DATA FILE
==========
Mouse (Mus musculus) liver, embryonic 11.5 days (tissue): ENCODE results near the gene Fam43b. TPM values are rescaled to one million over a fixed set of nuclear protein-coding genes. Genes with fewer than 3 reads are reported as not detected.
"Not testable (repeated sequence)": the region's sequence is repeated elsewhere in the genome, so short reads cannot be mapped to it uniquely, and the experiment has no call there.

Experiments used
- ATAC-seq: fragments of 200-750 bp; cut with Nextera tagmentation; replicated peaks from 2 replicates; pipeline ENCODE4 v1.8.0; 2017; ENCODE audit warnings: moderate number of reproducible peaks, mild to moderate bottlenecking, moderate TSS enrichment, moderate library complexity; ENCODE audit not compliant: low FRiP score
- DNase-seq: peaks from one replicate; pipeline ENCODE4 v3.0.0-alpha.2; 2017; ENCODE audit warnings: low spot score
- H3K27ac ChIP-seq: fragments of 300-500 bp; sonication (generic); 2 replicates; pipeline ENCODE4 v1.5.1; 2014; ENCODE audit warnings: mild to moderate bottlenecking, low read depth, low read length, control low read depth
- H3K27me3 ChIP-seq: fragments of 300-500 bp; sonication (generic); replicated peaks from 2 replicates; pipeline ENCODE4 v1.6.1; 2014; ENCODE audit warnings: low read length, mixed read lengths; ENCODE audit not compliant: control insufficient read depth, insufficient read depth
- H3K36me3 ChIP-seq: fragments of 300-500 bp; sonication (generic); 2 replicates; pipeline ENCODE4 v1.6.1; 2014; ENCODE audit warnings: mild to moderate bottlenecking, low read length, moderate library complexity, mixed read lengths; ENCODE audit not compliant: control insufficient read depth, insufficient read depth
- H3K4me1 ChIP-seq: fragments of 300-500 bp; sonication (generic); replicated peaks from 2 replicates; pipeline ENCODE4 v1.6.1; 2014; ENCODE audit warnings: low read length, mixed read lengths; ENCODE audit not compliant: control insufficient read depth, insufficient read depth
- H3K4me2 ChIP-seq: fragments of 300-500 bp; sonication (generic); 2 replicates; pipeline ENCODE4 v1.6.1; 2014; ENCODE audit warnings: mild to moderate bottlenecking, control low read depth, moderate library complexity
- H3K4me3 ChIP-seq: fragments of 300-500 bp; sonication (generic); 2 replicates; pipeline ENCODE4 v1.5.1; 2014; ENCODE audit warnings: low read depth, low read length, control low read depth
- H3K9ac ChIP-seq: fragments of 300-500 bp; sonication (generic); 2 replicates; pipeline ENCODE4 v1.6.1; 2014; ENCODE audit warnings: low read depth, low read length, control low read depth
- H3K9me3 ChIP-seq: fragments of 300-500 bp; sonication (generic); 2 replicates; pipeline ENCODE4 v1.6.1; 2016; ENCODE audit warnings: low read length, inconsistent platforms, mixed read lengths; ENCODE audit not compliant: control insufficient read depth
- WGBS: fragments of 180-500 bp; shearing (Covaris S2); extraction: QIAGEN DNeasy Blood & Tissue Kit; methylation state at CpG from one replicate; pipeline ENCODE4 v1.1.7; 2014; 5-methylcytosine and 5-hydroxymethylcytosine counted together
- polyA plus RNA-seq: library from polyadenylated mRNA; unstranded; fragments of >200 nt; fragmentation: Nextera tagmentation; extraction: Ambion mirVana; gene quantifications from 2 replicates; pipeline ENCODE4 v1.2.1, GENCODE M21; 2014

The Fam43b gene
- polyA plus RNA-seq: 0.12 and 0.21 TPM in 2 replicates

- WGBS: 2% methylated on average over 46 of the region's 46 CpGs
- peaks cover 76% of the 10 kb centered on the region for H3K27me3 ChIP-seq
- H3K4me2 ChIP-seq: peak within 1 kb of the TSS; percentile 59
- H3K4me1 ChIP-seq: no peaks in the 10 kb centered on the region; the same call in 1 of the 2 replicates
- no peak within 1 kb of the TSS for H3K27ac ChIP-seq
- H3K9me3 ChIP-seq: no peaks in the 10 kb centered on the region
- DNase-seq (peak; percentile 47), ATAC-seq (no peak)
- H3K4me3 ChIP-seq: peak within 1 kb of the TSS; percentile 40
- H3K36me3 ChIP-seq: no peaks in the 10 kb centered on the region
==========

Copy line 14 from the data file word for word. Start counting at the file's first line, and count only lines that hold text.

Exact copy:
- WGBS: fragments of 180-500 bp; shearing (Covaris S2); extraction: QIAGEN DNeasy Blood & Tissue Kit; methylation state at CpG from one replicate; pipeline ENCODE4 v1.1.7; 2014; 5-methylcytosine and 5-hydroxymethylcytosine counted together